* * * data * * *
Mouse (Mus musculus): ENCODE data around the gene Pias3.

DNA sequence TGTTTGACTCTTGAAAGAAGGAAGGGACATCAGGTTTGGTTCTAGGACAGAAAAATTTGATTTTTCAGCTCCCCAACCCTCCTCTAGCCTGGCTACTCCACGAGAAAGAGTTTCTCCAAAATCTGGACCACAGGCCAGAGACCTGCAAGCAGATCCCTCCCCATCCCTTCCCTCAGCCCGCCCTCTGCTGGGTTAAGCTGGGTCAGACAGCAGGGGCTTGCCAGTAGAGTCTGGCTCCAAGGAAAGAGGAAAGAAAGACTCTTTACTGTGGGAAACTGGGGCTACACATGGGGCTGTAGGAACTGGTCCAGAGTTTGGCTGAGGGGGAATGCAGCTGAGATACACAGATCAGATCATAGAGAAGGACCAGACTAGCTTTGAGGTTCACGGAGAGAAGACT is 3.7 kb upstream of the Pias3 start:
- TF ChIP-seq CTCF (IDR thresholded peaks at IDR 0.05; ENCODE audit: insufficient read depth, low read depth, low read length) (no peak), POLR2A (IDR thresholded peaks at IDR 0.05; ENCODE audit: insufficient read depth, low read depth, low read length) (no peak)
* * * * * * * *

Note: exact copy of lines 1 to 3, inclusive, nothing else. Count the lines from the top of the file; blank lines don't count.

Mouse (Mus musculus): ENCODE data around the gene Pias3.

DNA sequence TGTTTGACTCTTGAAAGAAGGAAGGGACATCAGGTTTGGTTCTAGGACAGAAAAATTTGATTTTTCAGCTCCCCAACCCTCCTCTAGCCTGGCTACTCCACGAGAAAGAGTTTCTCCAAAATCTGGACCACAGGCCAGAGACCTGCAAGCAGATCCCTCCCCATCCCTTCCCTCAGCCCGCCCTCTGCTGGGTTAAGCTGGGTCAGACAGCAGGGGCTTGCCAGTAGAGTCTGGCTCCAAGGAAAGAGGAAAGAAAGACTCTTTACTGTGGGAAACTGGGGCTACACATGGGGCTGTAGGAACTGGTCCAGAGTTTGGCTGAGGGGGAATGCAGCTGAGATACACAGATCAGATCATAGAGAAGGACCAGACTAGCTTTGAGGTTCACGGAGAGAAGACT is 3.7 kb upstream of the Pias3 start:
- TF ChIP-seq CTCF (IDR thresholded peaks at IDR 0.05; ENCODE audit: insufficient read depth, low read depth, low read length) (no peak), POLR2A (IDR thresholded peaks at IDR 0.05; ENCODE audit: insufficient read depth, low read depth, low read length) (no peak)